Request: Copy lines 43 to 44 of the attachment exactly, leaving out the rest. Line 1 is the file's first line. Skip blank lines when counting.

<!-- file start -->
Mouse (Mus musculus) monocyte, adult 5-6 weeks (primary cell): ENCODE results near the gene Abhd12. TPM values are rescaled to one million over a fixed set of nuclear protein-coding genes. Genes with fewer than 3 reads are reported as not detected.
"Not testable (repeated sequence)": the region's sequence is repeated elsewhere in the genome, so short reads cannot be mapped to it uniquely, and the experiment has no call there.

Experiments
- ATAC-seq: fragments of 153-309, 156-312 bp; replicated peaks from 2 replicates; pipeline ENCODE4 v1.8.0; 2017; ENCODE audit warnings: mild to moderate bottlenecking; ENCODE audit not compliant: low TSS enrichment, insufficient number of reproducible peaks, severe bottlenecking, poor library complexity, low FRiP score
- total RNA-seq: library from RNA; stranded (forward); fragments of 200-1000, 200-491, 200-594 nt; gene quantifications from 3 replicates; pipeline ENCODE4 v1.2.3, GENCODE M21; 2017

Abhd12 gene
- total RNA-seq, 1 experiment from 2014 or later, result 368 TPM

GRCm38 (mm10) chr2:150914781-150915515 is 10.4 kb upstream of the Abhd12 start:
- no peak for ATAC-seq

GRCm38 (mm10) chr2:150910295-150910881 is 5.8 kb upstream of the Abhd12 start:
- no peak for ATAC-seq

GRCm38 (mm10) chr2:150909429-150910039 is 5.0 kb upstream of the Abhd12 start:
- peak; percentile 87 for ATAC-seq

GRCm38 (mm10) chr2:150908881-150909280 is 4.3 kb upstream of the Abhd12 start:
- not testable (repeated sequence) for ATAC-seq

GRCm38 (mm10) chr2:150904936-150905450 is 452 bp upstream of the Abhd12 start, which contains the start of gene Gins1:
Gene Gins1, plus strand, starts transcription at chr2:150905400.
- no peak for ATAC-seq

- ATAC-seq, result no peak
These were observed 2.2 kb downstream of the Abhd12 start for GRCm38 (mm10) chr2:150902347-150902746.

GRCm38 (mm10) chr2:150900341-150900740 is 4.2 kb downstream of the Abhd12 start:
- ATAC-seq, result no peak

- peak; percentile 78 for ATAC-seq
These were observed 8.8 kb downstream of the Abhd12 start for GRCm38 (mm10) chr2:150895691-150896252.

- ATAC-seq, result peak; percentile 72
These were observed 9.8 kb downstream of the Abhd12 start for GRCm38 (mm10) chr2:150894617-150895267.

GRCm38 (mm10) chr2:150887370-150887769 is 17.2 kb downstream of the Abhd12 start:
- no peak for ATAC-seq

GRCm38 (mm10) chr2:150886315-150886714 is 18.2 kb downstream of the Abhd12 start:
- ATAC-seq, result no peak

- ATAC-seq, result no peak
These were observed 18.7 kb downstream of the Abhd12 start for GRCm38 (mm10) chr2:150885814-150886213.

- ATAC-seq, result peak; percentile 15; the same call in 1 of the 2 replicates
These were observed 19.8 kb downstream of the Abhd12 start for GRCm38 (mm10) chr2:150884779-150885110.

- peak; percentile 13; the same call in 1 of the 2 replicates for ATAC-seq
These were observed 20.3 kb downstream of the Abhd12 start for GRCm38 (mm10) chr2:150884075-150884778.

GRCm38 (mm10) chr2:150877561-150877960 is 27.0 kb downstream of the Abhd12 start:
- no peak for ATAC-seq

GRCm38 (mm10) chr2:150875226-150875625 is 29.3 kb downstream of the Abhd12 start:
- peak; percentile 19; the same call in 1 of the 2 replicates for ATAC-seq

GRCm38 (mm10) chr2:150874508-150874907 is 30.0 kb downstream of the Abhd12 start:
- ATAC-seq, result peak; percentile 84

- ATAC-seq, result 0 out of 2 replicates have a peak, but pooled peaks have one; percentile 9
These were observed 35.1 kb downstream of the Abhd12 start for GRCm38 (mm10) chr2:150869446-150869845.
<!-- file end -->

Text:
- ATAC-seq, result 0 out of 2 replicates have a peak, but pooled peaks have one; percentile 9
These were observed 35.1 kb downstream of the Abhd12 start for GRCm38 (mm10) chr2:150869446-150869845.